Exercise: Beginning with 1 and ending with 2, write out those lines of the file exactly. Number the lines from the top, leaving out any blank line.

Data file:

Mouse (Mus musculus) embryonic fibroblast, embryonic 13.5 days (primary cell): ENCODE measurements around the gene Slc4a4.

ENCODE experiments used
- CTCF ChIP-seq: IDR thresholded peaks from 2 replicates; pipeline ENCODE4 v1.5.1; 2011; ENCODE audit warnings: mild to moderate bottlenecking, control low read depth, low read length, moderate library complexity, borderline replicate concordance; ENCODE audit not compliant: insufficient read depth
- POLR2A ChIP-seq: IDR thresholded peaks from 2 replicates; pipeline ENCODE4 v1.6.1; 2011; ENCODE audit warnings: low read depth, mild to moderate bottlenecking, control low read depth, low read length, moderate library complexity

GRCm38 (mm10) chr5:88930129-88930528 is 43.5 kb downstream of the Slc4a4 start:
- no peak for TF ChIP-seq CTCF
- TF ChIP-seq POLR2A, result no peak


Mouse (Mus musculus) embryonic fibroblast, embryonic 13.5 days (primary cell): ENCODE measurements around the gene Slc4a4.

ENCODE experiments used